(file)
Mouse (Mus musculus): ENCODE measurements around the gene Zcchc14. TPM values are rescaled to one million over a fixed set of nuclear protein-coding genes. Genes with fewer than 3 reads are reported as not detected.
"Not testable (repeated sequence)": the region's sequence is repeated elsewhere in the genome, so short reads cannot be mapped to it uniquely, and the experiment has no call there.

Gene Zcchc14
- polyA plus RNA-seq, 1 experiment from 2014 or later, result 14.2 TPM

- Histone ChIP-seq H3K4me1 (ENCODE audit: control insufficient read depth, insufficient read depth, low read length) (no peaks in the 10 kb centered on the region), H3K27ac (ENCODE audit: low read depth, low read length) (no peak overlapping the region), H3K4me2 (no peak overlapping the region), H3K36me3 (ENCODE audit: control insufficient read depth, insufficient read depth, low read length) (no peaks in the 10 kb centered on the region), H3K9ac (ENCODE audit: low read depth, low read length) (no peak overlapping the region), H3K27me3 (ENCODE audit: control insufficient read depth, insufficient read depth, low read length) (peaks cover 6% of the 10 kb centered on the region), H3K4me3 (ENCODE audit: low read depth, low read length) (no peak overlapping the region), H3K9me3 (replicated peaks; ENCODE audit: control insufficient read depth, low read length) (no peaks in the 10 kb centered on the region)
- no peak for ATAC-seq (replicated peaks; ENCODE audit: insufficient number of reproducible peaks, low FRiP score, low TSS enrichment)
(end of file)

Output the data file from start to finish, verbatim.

Mouse (Mus musculus): ENCODE measurements around the gene Zcchc14. TPM values are rescaled to one million over a fixed set of nuclear protein-coding genes. Genes with fewer than 3 reads are reported as not detected.
"Not testable (repeated sequence)": the region's sequence is repeated elsewhere in the genome, so short reads cannot be mapped to it uniquely, and the experiment has no call there.

Gene Zcchc14
- polyA plus RNA-seq, 1 experiment from 2014 or later, result 14.2 TPM

- Histone ChIP-seq H3K4me1 (ENCODE audit: control insufficient read depth, insufficient read depth, low read length) (no peaks in the 10 kb centered on the region), H3K27ac (ENCODE audit: low read depth, low read length) (no peak overlapping the region), H3K4me2 (no peak overlapping the region), H3K36me3 (ENCODE audit: control insufficient read depth, insufficient read depth, low read length) (no peaks in the 10 kb centered on the region), H3K9ac (ENCODE audit: low read depth, low read length) (no peak overlapping the region), H3K27me3 (ENCODE audit: control insufficient read depth, insufficient read depth, low read length) (peaks cover 6% of the 10 kb centered on the region), H3K4me3 (ENCODE audit: low read depth, low read length) (no peak overlapping the region), H3K9me3 (replicated peaks; ENCODE audit: control insufficient read depth, low read length) (no peaks in the 10 kb centered on the region)
- no peak for ATAC-seq (replicated peaks; ENCODE audit: insufficient number of reproducible peaks, low FRiP score, low TSS enrichment)